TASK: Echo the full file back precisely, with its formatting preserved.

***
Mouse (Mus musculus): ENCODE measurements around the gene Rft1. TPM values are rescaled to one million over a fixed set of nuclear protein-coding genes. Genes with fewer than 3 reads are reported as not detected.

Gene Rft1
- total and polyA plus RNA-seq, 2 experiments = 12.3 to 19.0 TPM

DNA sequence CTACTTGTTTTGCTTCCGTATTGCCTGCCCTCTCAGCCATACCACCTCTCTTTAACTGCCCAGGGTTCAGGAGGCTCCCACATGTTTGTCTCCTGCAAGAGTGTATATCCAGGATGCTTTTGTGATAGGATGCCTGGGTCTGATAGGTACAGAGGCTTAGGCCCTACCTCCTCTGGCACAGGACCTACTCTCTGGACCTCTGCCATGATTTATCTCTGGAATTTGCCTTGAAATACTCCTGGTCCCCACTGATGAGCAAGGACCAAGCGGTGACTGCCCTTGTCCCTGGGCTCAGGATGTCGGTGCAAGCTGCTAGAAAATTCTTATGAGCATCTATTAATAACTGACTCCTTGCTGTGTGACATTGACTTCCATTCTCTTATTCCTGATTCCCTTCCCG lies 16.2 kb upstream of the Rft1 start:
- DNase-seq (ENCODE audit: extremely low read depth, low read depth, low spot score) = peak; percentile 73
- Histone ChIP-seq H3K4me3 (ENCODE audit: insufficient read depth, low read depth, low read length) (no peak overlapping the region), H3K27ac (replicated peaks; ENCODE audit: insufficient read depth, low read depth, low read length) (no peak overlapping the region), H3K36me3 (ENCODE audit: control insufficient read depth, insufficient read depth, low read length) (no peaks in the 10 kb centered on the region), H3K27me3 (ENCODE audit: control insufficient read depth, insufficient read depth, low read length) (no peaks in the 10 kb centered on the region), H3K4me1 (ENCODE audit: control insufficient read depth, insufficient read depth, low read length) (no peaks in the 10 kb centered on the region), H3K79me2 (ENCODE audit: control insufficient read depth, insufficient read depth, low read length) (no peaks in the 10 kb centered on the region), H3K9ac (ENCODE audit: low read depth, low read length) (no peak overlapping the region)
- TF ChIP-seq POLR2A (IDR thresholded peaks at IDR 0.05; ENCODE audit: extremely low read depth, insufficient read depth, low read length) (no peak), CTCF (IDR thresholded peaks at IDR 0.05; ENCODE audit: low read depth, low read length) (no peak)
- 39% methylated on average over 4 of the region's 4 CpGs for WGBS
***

Mouse (Mus musculus): ENCODE measurements around the gene Rft1. TPM values are rescaled to one million over a fixed set of nuclear protein-coding genes. Genes with fewer than 3 reads are reported as not detected.

Gene Rft1
- total and polyA plus RNA-seq, 2 experiments = 12.3 to 19.0 TPM

DNA sequence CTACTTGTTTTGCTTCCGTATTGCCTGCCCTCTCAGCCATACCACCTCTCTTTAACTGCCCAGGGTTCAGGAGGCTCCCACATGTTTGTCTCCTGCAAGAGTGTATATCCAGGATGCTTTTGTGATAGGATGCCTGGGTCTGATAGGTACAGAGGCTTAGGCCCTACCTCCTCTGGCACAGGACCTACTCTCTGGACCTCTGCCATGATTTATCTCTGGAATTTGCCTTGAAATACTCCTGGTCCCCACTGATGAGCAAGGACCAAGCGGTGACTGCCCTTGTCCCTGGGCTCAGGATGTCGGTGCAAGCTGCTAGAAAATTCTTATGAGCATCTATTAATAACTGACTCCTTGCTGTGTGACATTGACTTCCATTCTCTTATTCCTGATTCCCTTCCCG lies 16.2 kb upstream of the Rft1 start:
- DNase-seq (ENCODE audit: extremely low read depth, low read depth, low spot score) = peak; percentile 73
- Histone ChIP-seq H3K4me3 (ENCODE audit: insufficient read depth, low read depth, low read length) (no peak overlapping the region), H3K27ac (replicated peaks; ENCODE audit: insufficient read depth, low read depth, low read length) (no peak overlapping the region), H3K36me3 (ENCODE audit: control insufficient read depth, insufficient read depth, low read length) (no peaks in the 10 kb centered on the region), H3K27me3 (ENCODE audit: control insufficient read depth, insufficient read depth, low read length) (no peaks in the 10 kb centered on the region), H3K4me1 (ENCODE audit: control insufficient read depth, insufficient read depth, low read length) (no peaks in the 10 kb centered on the region), H3K79me2 (ENCODE audit: control insufficient read depth, insufficient read depth, low read length) (no peaks in the 10 kb centered on the region), H3K9ac (ENCODE audit: low read depth, low read length) (no peak overlapping the region)
- TF ChIP-seq POLR2A (IDR thresholded peaks at IDR 0.05; ENCODE audit: extremely low read depth, insufficient read depth, low read length) (no peak), CTCF (IDR thresholded peaks at IDR 0.05; ENCODE audit: low read depth, low read length) (no peak)
- 39% methylated on average over 4 of the region's 4 CpGs for WGBS